In 2013 my company closed the Charlotte office. It allowed me to work remotely because it didn’t know what the heck I did. In 2014, it wanted to know. So every month I would fly to Dallas and show the programmers what I did. I knew I was a dead man walking, but I didn’t care. In fact, when they couldn’t figure out how to write the SQL code to transfer the final component of my job to Dallas, I spent a weekend writing it for them.
Again, I was super cooperative and super helpful because I didn’t care. My emergency fund was just as robust and I was even closer to the Mustachean Threshold. But my co-workers in Dallas didn’t know that. They thought I was the coolest guy around. After all, I was helping them build the gallows to hang me. And because they admired my intrepidness, they were determined to help me. Two weeks before my last day, they got wind of an opening in our company’s Midwest region. A week later I was flown to Chicago for an interview. A day after the interview, I was offered the job. My new boss told me she never heard such glowing reviews.
Just before I started flying to Dallas on a monthly basis, I got another stock idea. While surfing the net, I came across an article in the MIT Technology Review about an impending lithium shortage. I then did a little online research and discovered a publicly traded lithium concern in Nevada called Western Lithium. It was trading for $0.17 a share. I brought the MIT Technology Review article and Western Lithium to the attention of Mrs. Groovy and suggested that Western Lithium might do even more for our net worth than Aerovironment and iRobot did. She agreed. So over the course of 2014 and 2015, we threw nearly $24K at Western Lithium. We now own 72,000 shares of a penny stock, which is freakin’ nuts. But right now I look like a genius. Western Lithium has since merged with an Argentinian lithium company and is now called Lithium Americas. It’s trading at $0.78 a share.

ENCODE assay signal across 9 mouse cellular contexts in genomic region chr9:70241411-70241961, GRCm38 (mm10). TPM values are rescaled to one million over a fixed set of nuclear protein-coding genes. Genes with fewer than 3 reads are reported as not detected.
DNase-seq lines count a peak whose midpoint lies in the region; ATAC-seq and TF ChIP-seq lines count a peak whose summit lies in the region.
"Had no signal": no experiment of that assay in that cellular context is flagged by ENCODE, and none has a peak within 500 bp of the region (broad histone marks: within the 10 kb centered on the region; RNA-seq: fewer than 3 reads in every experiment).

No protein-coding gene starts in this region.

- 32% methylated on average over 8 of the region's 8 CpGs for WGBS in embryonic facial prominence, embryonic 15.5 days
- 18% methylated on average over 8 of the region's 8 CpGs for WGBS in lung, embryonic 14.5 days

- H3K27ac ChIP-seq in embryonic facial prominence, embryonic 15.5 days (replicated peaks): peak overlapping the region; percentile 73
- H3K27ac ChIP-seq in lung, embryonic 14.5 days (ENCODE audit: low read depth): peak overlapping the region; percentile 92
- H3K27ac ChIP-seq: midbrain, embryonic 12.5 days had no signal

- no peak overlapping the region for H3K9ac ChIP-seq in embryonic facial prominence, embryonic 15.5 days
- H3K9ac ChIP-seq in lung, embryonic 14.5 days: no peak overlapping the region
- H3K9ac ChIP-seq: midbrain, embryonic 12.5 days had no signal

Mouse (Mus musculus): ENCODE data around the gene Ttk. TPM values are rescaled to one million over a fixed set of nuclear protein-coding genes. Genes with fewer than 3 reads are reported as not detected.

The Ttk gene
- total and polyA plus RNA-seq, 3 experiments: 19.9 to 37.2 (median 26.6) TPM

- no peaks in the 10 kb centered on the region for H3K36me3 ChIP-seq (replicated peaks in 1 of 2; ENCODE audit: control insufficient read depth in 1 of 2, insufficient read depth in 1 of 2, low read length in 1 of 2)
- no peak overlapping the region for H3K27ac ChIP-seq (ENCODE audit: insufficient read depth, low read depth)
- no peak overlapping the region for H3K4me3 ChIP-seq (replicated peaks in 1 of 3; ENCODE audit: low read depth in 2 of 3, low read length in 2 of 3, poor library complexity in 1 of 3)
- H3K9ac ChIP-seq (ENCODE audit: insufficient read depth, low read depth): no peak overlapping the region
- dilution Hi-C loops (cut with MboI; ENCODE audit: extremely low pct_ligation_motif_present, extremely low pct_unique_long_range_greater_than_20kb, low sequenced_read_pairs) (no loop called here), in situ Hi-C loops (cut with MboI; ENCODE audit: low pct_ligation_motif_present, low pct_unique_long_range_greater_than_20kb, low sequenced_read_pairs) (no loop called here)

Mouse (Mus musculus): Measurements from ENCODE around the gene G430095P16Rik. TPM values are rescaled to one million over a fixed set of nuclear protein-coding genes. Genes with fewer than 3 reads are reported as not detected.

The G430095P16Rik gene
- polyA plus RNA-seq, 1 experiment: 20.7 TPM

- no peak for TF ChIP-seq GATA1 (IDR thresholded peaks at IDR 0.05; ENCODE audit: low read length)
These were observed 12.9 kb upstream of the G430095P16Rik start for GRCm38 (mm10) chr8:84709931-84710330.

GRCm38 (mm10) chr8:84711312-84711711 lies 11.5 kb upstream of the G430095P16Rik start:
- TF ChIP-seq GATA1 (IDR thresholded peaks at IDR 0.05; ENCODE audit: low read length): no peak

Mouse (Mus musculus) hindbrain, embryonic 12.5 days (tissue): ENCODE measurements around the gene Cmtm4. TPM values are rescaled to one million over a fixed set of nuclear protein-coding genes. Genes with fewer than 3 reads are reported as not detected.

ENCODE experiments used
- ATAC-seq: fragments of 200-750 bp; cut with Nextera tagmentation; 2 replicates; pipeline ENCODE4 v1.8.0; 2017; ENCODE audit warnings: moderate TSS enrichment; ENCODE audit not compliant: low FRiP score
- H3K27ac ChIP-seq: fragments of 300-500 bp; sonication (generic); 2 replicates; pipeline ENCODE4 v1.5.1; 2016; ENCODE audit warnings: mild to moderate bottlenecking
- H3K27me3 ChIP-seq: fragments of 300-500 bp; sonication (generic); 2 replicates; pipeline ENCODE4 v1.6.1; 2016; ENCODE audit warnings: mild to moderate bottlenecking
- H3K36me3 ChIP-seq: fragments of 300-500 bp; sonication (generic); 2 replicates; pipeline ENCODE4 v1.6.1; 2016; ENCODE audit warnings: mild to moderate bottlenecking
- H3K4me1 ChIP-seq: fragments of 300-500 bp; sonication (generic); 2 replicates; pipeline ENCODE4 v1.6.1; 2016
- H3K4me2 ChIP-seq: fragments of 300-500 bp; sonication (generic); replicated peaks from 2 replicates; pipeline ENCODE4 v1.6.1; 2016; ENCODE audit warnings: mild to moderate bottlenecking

Let me conclude with one more financial swashbuckling story. About a month ago, I was getting the tires on the Camry replaced, and the mechanic told me that the engine mounts were close to failure and needed to be replaced. He also told me the job would cost over a thousand dollars. I immediately said no. I didn’t even know what the eff engine mounts were. They weren’t getting replaced. When they blew up, I would get a new car.
Now, I realize that driving around with ready-to-explode engine mounts isn’t nearly as daring as throwing $24K at unproven lithium miners. But I included this story because this was when it finally hit me. I am a tough guy. Not a tough guy in a pugilistic sense, but in a pecuniary sense. I am a FINANCIAL TOUGH GUY. My emergency fund and growing net worth have allowed me to grow one impressive set of cojones.
So hooray for me. A childhood dream has been realized. And, now, whenever I hear Peppi belt out the following lines, I know he’s singing about me.
“Tough guys. Always been my kind of men. Just doing the things that I can’t.”
Okay, let’s be real. Telling a mechanic that I’m not going to replace the engine mounts is not nearly as cool as beating the crap out of some bully. I get that. But at this point in my life, I’m taking it. It’s the closest I’m getting to being a real tough guy.
And don’t worry about my tough-guy status going to my head. I know my place. In fact, I’m not even the toughest member of the household. That distinction easily belongs to Mrs. Groovy. When the markets dropped five percent over two days last week after the Brexit vote, I suggested to Mrs. Groovy that it was probably a good time to move $10K out of cash and into the market. Without hesitation, Mrs. Groovy said, “Wimp. Put $20K in.”